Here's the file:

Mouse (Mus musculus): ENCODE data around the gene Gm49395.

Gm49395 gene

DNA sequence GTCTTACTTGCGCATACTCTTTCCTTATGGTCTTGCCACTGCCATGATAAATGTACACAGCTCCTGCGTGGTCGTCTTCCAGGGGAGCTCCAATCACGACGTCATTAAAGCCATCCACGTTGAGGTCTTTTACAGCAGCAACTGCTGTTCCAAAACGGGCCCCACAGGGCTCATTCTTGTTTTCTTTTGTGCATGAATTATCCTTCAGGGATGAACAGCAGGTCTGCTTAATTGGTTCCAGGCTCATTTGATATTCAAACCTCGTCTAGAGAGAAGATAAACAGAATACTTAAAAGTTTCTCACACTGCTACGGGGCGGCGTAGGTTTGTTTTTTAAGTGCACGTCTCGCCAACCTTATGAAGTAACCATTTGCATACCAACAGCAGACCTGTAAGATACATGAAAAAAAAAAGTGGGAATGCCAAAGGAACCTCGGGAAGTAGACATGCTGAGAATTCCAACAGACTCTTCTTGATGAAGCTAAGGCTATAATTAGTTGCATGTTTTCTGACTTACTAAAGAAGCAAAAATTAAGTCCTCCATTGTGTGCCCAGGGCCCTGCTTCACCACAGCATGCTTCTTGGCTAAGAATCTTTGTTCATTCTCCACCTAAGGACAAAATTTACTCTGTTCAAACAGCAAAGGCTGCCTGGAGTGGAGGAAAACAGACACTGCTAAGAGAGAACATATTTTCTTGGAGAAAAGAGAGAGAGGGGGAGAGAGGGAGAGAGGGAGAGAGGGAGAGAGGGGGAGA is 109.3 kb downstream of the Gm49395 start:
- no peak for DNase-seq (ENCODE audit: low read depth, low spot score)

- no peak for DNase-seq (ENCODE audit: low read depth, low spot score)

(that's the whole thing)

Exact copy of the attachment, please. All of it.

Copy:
Mouse (Mus musculus): ENCODE data around the gene Gm49395.

Gm49395 gene

DNA sequence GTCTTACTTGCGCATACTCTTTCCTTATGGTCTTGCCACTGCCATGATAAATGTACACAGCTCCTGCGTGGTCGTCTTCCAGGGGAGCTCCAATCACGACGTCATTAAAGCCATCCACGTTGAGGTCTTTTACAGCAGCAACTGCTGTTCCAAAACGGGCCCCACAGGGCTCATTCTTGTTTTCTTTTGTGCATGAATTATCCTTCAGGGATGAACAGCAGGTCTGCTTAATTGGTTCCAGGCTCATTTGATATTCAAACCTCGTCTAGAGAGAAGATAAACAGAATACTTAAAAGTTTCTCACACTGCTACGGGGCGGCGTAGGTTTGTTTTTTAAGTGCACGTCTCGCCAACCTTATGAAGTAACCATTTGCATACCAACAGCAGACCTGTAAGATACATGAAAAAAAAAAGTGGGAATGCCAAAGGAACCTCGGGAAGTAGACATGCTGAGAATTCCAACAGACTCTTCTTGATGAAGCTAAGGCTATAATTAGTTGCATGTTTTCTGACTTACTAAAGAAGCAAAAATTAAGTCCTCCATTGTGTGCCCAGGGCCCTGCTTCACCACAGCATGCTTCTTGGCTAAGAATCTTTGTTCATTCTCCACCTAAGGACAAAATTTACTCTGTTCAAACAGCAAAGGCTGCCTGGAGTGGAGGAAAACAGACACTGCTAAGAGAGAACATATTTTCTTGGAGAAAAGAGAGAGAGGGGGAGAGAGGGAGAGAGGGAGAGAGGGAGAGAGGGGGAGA is 109.3 kb downstream of the Gm49395 start:
- no peak for DNase-seq (ENCODE audit: low read depth, low spot score)

- no peak for DNase-seq (ENCODE audit: low read depth, low spot score)